Haizea Analytics joined CEAT as a new Hub member last month. We spoke to co-founder Dr Pablo Larraondo (left) about Haizea Analytics and their hopes for growth in the future.
Haizea is a Basque word meaning ‘wind’. In Basque mythology, Haizea is also the name of the goddess associated with wind, and is said to have the power to bring storms and change the weather – a powerful representation of control over the earth.
Haizea Analytics was created by Pablo and colleague Albert Van Dijk, a professor at the ANU Fenner School for Environment and Society. Haizea is a data analytics company – working with large, publicly available earth datasets from satellites and climate models, and making this data accessible to their clients through their platform terrak.io.
“The customisation comes from the datasets… we need to transform those datasets into something that is meaningful to clients,” Pablo says.
The company was born out of a collaboration between Pablo and Albert. Pablo was working at the National Computing Infrastructure (NCI) at the time, having come from working both at CSIRO and at Geoscience Australia at the time they were developing Digital Earth Australia.
“I was in contact with all these datasets – remote sensing and satellite data – a big part of NCI was storing all these big datasets. Normally when scientists and researchers want to use this data they use the NCI because that’s where the data is, and the first hurdle to using all this data is getting access to the data because you need a big computer to have that (this is the NCI).”
“There was a project that we were collaborating with CSIRO and Geoscience Australia to develop a server that provides services to access the data more easily – that was called GSKY – that was the product that was developed at the NCI.”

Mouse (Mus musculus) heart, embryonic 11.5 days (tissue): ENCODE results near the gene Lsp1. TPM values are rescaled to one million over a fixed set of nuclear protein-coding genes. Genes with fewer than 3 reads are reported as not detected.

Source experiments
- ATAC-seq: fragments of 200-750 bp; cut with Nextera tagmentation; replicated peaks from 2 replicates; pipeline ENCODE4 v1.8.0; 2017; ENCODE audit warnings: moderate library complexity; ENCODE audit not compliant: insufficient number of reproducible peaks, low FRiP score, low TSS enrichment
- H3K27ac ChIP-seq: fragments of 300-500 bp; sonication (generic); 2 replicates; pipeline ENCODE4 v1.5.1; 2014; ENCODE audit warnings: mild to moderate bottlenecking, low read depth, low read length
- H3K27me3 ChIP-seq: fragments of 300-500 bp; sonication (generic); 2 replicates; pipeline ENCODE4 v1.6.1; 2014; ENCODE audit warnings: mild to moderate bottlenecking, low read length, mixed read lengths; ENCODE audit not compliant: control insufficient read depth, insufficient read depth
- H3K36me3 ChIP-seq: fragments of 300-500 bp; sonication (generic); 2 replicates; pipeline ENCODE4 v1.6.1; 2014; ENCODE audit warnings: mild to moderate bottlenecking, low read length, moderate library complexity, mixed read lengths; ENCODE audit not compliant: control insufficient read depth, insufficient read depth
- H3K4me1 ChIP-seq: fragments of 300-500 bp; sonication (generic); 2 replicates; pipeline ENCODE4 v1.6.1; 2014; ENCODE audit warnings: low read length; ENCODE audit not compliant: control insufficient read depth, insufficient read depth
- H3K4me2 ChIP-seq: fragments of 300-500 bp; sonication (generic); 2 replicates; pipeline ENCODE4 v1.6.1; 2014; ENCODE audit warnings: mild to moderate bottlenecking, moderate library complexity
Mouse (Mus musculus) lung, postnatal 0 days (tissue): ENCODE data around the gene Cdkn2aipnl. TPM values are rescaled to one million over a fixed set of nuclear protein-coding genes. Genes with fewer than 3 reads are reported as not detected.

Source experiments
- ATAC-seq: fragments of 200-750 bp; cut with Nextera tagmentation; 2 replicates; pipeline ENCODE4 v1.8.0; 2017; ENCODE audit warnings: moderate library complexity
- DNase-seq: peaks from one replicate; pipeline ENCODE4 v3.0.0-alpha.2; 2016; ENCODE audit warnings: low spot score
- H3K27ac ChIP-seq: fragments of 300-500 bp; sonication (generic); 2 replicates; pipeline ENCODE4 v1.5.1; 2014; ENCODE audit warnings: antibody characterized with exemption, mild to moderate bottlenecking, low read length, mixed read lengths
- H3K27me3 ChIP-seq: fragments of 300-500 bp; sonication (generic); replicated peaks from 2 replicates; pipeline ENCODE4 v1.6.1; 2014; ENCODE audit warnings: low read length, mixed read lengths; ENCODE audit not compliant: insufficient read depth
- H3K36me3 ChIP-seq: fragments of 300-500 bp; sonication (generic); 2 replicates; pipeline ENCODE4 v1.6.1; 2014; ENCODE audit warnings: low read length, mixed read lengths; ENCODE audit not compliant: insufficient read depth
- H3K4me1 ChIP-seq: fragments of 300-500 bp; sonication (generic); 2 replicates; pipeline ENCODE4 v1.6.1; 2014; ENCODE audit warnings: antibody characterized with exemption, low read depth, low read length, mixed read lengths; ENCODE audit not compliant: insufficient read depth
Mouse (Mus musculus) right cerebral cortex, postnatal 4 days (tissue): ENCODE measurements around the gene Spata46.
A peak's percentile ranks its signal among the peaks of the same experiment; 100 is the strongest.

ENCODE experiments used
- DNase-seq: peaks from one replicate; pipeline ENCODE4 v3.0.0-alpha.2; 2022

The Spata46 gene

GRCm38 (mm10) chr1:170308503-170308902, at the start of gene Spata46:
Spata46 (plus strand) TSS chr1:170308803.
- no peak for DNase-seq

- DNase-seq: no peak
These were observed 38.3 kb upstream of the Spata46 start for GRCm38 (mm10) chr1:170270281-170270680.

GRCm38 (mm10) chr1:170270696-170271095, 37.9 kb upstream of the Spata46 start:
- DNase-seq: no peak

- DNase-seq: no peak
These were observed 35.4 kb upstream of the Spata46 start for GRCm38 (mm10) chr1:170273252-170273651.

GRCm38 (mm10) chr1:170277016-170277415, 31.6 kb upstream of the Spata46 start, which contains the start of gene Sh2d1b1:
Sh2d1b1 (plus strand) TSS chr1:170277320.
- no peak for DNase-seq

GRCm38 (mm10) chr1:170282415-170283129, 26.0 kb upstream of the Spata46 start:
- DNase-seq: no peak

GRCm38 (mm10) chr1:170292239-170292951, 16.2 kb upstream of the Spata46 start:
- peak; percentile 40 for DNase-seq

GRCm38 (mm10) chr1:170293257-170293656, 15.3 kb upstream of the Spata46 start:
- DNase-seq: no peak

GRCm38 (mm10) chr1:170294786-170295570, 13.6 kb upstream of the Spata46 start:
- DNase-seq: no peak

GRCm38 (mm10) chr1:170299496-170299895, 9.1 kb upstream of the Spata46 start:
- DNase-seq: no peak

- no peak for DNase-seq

Pablo met Albert through his work at NCI and then went to work with him at the ANU Fenner School, in a role which further exposed him to applications for the data, through the research projects being done. The idea for Haizea came near the end of his role at Fenner.
“The idea of starting a company was based on the ideas with what we had done with GSKY and NCI, but instead of relying on a supercomputer doing it on the cloud so that it is accessible to anyone.”
Haizea was created in March 2021 and has been building ever since. What started as a side project with one client and a small project and has now grown to a company of four employees with projects across the country. Their primary clients are in government – the water departments in NSW and Queensland, as well as the Federal Department of Environment.
They first came to know about CEAT through the Innovation Institute’s 2021 H2O Hackathon. They kept in contact and joined the Hub after having learnt about the new plans for CEAT as well as the new space. They’re excited to be located in the CEAT Hub and at ANU.
“It’s a good opportunity for our technology (terrak.io). A lot of the times our clients are looking at new ways of using the data or looking for new datasets – that is something we normally don’t have the capacity to do – we don’t do research – so it is a very interesting opportunity for us to be in this environment, being close to researchers that are in the field and are developing new products, developing new things. If an opportunity comes up to engage, we can collaborate in that way… we provide technology, they provide the research perspective, that’s a very good match.”